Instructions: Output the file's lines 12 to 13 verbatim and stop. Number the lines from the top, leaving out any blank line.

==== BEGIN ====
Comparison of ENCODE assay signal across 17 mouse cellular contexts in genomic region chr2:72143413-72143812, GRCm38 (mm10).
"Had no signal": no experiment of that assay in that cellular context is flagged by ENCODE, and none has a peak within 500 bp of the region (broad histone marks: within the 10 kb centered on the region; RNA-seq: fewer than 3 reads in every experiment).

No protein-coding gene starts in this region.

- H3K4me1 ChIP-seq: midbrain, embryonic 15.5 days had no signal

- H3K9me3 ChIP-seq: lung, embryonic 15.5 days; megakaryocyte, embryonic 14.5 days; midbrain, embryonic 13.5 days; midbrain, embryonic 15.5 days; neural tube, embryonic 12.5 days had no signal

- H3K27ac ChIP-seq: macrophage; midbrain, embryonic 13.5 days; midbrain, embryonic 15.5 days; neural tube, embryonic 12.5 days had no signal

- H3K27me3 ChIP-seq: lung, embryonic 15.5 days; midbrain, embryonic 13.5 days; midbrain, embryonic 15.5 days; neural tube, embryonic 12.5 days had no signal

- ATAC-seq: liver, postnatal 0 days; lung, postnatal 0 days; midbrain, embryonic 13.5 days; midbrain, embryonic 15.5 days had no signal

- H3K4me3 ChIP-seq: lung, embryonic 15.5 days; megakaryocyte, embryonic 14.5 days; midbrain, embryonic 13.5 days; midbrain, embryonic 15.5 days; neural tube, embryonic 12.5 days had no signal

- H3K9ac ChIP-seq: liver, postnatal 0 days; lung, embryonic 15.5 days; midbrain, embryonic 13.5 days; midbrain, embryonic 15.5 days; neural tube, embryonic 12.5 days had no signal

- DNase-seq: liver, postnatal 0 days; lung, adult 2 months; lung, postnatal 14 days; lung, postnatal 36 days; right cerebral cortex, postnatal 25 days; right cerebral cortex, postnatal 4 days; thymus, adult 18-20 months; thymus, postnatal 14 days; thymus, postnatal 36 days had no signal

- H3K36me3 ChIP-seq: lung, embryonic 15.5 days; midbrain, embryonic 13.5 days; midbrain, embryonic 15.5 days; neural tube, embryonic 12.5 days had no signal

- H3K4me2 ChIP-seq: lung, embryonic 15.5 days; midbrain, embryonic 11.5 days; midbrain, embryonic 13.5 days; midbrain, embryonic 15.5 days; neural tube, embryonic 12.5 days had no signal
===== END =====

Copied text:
- H3K36me3 ChIP-seq: lung, embryonic 15.5 days; midbrain, embryonic 13.5 days; midbrain, embryonic 15.5 days; neural tube, embryonic 12.5 days had no signal

- H3K4me2 ChIP-seq: lung, embryonic 15.5 days; midbrain, embryonic 11.5 days; midbrain, embryonic 13.5 days; midbrain, embryonic 15.5 days; neural tube, embryonic 12.5 days had no signal